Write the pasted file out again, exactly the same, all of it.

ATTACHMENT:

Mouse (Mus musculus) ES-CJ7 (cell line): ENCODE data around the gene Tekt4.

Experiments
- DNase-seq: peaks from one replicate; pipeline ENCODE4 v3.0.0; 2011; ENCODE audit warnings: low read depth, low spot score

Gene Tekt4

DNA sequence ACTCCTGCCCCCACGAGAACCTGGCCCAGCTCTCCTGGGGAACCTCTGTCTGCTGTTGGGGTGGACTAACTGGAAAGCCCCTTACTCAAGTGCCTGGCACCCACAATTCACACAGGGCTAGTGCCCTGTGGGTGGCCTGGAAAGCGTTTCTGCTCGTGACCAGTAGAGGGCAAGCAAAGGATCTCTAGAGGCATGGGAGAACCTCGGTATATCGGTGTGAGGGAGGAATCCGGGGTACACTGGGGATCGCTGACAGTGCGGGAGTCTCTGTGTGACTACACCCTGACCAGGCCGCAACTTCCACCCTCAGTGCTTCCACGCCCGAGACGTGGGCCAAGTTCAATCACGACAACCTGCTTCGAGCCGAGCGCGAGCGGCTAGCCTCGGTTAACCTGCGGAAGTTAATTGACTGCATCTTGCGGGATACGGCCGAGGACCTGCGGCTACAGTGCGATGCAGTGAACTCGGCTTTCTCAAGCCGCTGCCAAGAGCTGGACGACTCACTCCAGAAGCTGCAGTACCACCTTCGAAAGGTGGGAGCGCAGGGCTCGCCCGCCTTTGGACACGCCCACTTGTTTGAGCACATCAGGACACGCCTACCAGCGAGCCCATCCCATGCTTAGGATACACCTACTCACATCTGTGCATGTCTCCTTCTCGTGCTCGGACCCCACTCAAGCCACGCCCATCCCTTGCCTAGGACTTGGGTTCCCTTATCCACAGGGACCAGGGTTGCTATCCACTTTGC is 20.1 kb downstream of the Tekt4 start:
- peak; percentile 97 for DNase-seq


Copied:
Mouse (Mus musculus) ES-CJ7 (cell line): ENCODE data around the gene Tekt4.

Experiments
- DNase-seq: peaks from one replicate; pipeline ENCODE4 v3.0.0; 2011; ENCODE audit warnings: low read depth, low spot score

Gene Tekt4

DNA sequence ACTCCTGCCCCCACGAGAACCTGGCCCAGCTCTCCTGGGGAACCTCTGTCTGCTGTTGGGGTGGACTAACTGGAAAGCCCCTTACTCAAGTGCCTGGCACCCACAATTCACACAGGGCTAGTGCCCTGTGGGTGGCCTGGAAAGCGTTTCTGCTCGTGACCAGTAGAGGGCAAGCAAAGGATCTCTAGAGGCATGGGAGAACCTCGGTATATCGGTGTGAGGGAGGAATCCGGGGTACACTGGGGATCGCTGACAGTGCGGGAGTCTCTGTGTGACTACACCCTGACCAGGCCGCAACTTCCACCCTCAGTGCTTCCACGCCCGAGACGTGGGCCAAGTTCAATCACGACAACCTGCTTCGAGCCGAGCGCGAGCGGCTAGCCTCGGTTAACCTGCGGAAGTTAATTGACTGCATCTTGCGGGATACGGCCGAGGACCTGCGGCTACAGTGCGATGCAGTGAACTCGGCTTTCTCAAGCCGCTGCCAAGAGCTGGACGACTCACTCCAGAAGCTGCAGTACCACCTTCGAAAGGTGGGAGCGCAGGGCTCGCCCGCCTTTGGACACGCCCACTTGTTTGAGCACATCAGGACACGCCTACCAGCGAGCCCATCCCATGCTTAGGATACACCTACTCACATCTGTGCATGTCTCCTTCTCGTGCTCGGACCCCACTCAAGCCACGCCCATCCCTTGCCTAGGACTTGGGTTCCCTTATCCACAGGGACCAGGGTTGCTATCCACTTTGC is 20.1 kb downstream of the Tekt4 start:
- peak; percentile 97 for DNase-seq